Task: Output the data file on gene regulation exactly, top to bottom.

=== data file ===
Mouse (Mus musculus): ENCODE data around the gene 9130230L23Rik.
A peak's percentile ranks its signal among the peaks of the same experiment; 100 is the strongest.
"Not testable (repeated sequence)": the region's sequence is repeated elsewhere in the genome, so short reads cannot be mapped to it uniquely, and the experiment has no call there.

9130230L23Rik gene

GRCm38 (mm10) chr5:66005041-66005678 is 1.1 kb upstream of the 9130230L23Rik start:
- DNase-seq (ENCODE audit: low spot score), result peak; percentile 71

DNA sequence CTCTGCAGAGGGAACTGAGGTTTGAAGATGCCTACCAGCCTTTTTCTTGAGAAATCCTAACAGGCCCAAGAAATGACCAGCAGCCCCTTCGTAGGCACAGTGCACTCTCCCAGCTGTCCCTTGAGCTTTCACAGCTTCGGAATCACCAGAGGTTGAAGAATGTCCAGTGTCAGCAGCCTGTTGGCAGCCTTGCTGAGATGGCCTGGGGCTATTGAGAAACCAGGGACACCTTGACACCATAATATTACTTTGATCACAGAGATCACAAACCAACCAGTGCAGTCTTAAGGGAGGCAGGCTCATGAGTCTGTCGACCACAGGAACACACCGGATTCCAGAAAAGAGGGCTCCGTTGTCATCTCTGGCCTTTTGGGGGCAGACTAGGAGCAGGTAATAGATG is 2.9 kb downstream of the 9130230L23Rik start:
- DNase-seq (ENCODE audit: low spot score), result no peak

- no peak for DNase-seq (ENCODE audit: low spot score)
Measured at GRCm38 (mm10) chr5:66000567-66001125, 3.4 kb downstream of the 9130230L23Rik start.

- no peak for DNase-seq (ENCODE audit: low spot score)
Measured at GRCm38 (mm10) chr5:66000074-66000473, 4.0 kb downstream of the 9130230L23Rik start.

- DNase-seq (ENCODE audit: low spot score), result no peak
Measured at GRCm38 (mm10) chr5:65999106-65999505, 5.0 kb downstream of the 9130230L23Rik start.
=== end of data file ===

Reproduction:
Mouse (Mus musculus): ENCODE data around the gene 9130230L23Rik.
A peak's percentile ranks its signal among the peaks of the same experiment; 100 is the strongest.
"Not testable (repeated sequence)": the region's sequence is repeated elsewhere in the genome, so short reads cannot be mapped to it uniquely, and the experiment has no call there.

9130230L23Rik gene

GRCm38 (mm10) chr5:66005041-66005678 is 1.1 kb upstream of the 9130230L23Rik start:
- DNase-seq (ENCODE audit: low spot score), result peak; percentile 71

DNA sequence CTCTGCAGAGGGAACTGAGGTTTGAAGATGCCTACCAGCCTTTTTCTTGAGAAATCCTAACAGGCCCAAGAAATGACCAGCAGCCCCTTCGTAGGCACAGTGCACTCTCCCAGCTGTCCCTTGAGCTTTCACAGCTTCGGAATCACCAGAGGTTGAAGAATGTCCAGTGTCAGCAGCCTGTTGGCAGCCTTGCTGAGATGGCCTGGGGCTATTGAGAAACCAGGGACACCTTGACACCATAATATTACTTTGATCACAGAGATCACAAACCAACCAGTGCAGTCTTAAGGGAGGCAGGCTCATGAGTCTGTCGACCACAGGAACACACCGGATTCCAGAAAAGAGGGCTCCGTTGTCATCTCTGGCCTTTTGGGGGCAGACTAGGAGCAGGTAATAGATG is 2.9 kb downstream of the 9130230L23Rik start:
- DNase-seq (ENCODE audit: low spot score), result no peak

- no peak for DNase-seq (ENCODE audit: low spot score)
Measured at GRCm38 (mm10) chr5:66000567-66001125, 3.4 kb downstream of the 9130230L23Rik start.

- no peak for DNase-seq (ENCODE audit: low spot score)
Measured at GRCm38 (mm10) chr5:66000074-66000473, 4.0 kb downstream of the 9130230L23Rik start.

- DNase-seq (ENCODE audit: low spot score), result no peak
Measured at GRCm38 (mm10) chr5:65999106-65999505, 5.0 kb downstream of the 9130230L23Rik start.